I was on the long gravel site that was large enough to accommodate a Class A and most of the other RVs that were there were large trailers or Class As. I started to move the Roadtrek around the site to find a spot to stop that was level or at least very close to level. (Level sites are advertised here - and for the price paid that should be a given.) Well, I pulled all over that site and with the side of the Roadtrek with its connections on the side of the space with the electric box and hookups, the space was on an incline. I did not need the levels on my dashboard and my door to tell me that the front of the Roadtrek was pointing up. The space was a pull through and the front of the space was higher than the road in front of it while the rear of the space was higher than the road behind. OK. We would get out the leveling blocks.The space actually was near level side to side.

I carry a set of Linx leveler blocks. These look like very large, square "Lego" blocks.  I will do an article just on leveling the Roadtrek so I will not go into the mechanics of this here. Meryl went into the outside cabinet of the Roadtrek and pullout two blocks from the bag they come in. We put one in front of each rear wheel and I backed the rear tires up onto the blocks. I looked at the front back level and the bubble was still all the way forward as far as it can go. Putting the tires up two blocks high requires the assembly of a three block unit. We did that and there was no difference. The position of the bubble was still all the way at the front end of the level. Three blocks high requires an assembly of 6 blocks under each of the two tires and the set of leveling blocks only comes with ten blocks so three blocks was out of the question. I was not going to sleep with my head lower than my feet and it was not comfortable inside the Roadtrek up at this angle. This space would not do. I looked around at the other RVs and since larger RVs and trailers have built in leveling systems, they were using those PLUS several blocks of wood to raise them even higher to get level. I could not see any difference in the spaces around me. Meryl said to stay with the Roadtrek and she would walk back to the office and tell them that we need another space.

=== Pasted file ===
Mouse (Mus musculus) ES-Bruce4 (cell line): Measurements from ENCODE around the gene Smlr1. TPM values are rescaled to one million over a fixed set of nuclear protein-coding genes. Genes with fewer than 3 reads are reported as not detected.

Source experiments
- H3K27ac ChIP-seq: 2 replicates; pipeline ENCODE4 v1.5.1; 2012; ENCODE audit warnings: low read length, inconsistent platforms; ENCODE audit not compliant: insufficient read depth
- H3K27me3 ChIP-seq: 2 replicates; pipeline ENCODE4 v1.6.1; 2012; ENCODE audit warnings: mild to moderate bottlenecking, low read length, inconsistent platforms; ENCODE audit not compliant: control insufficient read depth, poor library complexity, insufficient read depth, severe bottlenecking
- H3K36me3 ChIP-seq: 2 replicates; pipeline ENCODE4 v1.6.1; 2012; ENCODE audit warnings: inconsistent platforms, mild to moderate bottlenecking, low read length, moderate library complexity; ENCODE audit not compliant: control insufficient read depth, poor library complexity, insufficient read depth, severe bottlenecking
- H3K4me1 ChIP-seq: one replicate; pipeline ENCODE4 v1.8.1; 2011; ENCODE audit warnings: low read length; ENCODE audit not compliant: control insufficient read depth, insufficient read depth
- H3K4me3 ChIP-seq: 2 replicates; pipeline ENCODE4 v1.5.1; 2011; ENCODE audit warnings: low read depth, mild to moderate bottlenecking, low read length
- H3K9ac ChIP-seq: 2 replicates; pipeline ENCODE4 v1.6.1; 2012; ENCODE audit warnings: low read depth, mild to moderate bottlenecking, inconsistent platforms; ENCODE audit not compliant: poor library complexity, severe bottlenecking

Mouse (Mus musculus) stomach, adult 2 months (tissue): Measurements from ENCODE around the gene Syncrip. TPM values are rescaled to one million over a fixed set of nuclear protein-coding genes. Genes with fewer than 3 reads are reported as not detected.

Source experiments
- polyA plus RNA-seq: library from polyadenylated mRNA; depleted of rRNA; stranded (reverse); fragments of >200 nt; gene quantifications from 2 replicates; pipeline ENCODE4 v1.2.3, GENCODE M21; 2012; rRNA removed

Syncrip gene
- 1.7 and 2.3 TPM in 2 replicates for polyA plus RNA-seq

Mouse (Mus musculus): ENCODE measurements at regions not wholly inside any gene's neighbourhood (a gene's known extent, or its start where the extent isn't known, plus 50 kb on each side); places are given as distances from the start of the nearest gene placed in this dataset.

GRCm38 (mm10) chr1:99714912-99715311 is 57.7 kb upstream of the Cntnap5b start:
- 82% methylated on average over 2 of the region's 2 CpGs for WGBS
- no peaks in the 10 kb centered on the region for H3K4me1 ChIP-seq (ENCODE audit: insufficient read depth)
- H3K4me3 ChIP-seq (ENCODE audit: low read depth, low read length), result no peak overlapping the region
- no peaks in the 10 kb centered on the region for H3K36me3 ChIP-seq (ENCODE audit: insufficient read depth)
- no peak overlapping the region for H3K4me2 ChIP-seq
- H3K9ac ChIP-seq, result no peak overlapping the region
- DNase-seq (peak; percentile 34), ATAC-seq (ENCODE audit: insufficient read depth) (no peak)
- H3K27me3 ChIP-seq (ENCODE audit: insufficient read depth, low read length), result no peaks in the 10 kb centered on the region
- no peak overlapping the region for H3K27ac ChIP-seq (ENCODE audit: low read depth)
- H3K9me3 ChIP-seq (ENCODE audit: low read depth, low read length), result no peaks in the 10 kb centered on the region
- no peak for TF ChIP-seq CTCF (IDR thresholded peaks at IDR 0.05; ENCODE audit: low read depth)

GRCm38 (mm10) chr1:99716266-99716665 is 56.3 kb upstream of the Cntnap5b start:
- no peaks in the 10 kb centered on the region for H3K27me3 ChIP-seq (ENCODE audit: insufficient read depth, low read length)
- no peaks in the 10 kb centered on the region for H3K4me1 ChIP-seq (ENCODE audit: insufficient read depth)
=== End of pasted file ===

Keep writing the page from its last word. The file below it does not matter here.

She was gone for about fifteen minutes when "Ranger Smith" came driving up in his golf cart to take me to a "level" spot. He pointed at one in the row behind us. I moved the Roadtrek there and that space was not only equally off front to back but also side to side. He pointed to another - same thing. And another back in the row we started in - same thing. I tried five spaces until we found one that was very close to level and good enough. Meryl had just arrived back when I tried that site. Fine. He told us that he would go back to the office and have them register the change of our space to this new one and that we should change the number on the hang tag that is required to be on the rear view mirror when in the campground. We then went though our usual routine and checked the electric box that we would be hooking up to for polarity and also voltage. The polarity was fine and the voltage was in range. The electric box was much newer than the box that was in the space we were given the year before - this one had circuit breakers just like all of the other electric boxes I have hooked up to except for here - the space last year had glass fuses - so when you hook up the outlet is live, rather than plugging into an outlet that is off and then clicking on the circuit breaker to make it live which is much safer!

OK - we were settled.  We then put out my level markers on the gravel at the tires to tell me where to pull back to when we came back to the site after leaving to go out for dinner or coming back the next day after our day at Fort Fred. One last thing was something new. On our last trip last September we bought a small wrought iron banner/flag holder that is made to stake into a garden or grass lawn.
We saw them put out at sites at campgrounds and thought that it would be a nice way to mark the space as ours. We bought a banner with a primitive colonial flag to go on it. We put the flag on the bar of the holder and staked it into the grass at our space.

It was too early to eat dinner so we headed off on foot for a walk around this end of the campground. We walked for about an hour and along the way we passed "Ranger Smith" in his golf cart who waved to us. After that we got into the Roadtrek and drove off to Hagerstown for dinner.

When we returned that night we hooked up - using our Surge Guard power/surge protector - to the electric box and hooked up the cable TV connection on the Roadtrek to the cable connection on the side of the power box. It was a cold night and I turned on the propane in anticipation of needing hot water - a very rare thing for us, as usually it is so hot outside when we are traveling that the water from the tanks is hot on its own - and to use the furnace if it dropped below 40 degrees F during the night as the heat pump does not work when it is that cold. We then settled in for the night, happy to discover that a few of the unusual channels with vintage TV shows from the fifties and sixties that we enjoy at home were on this cable setup. Nice. We had a very pleasant night in anticipation of driving the Roadtrek in the morning in our colonial clothes back in time to the 18th Century at Fort Frederick.

End of Part 1.
Part 2 Next Week.